Investment bank giant, JPMorgan, has sued Tesla for $162.2m, accusing Elon Musk’s electric car company of “flagrantly” breaching a 2014 contract related to warrants signed in 2014.
The warrants give the holder the right to buy a company’s stock at a set “strike” price and date. JPMorgan has approached a Manhattan federal court in connection with the dispute, where the bank has claimed that it had to re-price its Tesla warrants because of Musk’s notorious 2018 tweet.
In 2014, Tesla sold its warrants to JPMorgan that would pay off if the agreed “strike price” was below the car company’s share price once the warrants expired in June and July 2021. But Musk's 2018 tweet changed everything. Because of that tweet, JPMorgan had to make adjustments to the value of the warrants. And when Musk changed his mind about privatising the company a few weeks later, JPMorgan had to make adjustments again.
“We have provided Tesla multiple opportunities to fulfil its contractual obligations, so it is unfortunate that they have forced this issue into litigation,” a spokesperson for JPMorgan said in a statement.
The options agreement meant that if Tesla’s share price was at or above the strike price of $560 on the day the warrants expired in June and July 2021, it would owe JPMorgan the difference between the share price on that date and $560.
So, given that Tesla’s stock was worth more than $600 by June this year, JPMorgan stood to make a decent profit.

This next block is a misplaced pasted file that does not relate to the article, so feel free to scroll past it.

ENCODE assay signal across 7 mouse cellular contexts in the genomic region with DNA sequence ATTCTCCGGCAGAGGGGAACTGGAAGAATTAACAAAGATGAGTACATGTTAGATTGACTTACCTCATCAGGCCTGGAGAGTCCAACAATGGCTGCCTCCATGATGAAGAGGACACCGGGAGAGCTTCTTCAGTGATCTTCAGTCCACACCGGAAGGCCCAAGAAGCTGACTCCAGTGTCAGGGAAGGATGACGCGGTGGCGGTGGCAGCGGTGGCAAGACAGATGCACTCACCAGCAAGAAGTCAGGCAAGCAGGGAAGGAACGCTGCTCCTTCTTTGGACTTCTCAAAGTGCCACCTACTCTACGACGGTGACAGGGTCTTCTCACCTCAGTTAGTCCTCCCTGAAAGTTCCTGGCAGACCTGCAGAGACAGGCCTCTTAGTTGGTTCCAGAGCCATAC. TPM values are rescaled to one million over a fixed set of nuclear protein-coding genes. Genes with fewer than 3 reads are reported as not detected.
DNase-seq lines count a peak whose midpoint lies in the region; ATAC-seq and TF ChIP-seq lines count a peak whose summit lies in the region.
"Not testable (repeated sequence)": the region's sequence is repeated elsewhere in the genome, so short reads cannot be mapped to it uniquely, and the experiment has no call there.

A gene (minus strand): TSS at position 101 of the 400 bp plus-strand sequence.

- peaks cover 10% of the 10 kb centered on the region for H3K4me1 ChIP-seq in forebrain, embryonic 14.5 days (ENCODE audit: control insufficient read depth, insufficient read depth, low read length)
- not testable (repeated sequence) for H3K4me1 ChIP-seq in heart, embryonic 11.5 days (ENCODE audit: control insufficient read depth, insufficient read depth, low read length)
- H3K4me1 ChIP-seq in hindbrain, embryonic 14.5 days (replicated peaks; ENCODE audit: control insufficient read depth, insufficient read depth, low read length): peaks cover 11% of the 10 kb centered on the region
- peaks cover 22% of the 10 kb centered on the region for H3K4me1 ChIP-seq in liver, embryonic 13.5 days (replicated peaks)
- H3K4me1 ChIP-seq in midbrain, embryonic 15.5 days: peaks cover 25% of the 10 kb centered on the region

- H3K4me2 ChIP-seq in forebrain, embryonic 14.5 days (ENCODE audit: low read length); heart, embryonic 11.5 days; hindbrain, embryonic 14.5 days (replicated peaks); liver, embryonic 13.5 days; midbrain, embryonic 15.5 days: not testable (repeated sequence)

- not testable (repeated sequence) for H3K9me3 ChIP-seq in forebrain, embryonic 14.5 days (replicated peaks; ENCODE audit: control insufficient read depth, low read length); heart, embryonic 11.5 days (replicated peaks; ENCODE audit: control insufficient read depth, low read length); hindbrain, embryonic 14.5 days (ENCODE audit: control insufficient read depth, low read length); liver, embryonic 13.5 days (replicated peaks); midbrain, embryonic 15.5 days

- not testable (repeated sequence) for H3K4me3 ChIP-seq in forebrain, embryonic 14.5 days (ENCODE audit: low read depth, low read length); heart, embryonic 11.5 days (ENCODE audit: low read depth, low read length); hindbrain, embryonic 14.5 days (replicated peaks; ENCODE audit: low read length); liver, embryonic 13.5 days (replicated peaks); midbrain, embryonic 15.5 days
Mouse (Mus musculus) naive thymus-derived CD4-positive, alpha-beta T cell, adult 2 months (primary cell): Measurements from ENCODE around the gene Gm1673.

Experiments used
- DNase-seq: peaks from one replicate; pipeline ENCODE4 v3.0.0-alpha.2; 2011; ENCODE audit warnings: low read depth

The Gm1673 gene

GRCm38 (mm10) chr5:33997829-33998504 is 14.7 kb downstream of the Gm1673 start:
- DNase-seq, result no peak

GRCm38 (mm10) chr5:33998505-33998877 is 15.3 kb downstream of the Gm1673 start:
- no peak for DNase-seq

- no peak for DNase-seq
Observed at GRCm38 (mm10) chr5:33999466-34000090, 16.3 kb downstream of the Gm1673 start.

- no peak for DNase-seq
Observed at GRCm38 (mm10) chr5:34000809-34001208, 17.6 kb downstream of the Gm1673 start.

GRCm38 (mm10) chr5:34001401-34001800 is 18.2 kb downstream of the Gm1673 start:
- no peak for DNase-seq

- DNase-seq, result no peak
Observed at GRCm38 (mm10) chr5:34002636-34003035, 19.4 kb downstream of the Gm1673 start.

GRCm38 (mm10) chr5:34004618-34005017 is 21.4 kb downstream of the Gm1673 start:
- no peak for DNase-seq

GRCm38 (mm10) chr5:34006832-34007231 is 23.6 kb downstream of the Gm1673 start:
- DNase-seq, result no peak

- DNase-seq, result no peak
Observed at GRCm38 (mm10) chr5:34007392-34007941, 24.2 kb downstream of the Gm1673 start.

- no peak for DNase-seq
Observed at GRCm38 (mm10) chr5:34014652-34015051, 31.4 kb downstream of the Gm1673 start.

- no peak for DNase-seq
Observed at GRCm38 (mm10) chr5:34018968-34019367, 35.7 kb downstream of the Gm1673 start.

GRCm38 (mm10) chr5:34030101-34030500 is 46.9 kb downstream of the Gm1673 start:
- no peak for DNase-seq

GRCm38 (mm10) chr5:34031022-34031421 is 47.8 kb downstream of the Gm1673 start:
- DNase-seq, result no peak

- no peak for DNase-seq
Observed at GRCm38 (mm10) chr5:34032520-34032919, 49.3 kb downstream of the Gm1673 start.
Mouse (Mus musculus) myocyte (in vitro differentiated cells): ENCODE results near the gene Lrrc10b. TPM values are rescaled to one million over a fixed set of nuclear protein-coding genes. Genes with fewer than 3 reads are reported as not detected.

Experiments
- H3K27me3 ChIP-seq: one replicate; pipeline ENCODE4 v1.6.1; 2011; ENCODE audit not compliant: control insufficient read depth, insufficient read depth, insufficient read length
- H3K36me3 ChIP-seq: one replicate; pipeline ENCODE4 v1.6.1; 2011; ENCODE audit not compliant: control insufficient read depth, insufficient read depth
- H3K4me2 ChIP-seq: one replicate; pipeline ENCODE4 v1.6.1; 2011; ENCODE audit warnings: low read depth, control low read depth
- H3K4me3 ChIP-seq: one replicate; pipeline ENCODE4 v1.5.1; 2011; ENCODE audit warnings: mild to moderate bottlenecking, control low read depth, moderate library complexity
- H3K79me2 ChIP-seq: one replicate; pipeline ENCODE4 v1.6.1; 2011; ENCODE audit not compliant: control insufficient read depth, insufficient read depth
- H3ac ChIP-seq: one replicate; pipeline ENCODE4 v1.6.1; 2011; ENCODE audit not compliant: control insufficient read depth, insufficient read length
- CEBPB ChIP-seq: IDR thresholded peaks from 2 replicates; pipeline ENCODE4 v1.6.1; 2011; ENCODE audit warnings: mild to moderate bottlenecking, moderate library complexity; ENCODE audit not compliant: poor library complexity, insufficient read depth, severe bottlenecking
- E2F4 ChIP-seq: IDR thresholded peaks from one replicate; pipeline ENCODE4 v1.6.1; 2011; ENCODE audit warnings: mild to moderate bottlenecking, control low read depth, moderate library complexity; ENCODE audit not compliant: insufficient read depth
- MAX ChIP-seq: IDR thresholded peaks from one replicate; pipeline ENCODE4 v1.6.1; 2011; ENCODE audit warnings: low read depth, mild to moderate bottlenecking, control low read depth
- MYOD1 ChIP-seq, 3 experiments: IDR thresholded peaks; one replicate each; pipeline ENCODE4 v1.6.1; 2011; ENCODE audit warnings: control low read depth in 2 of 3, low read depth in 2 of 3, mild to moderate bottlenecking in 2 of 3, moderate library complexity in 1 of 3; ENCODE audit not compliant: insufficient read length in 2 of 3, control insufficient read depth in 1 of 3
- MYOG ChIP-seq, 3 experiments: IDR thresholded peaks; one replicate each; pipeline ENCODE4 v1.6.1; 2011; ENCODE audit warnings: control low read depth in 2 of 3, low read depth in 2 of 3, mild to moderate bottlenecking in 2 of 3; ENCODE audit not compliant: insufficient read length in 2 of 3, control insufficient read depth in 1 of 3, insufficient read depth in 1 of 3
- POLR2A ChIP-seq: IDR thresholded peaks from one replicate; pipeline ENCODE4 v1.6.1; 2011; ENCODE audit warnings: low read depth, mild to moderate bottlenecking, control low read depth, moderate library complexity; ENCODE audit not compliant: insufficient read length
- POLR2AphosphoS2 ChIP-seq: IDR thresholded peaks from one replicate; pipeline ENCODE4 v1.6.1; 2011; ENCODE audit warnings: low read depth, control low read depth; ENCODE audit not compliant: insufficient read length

Although JPMorgan made a decent profit because of the 2014 Tesla's deal, it is asking for an extra $162.2 million because it argues that the warrants contained standard provisions that allowed it to adjust the strike price downwards to protect itself against the economic effects of “significant corporate transactions involving Tesla”.
The bank has pointed out that Musk’s decision to take Tesla private at $420 a share was a significant moment, because at that point the shares were priced at $341.99.
With a buyout price set at $420, JPMorgan could not reach its strike price of $568 and therefore would not make any money. Accordingly, JPMorgan adjusted the strike price downwards, therefore increasing the chance of profit.
JPMorgan alleged that Tesla has failed to hand over the agreed amount of its stock or cash and hence, violated the agreement. Tesla’s failure to do that amounted to a default, the bank has claimed. “Though JPMorgan’s adjustments were appropriate and contractually required, Tesla has flagrantly ignored its clear contractual obligation to pay JPMorgan in full,” the bank said in a statement.
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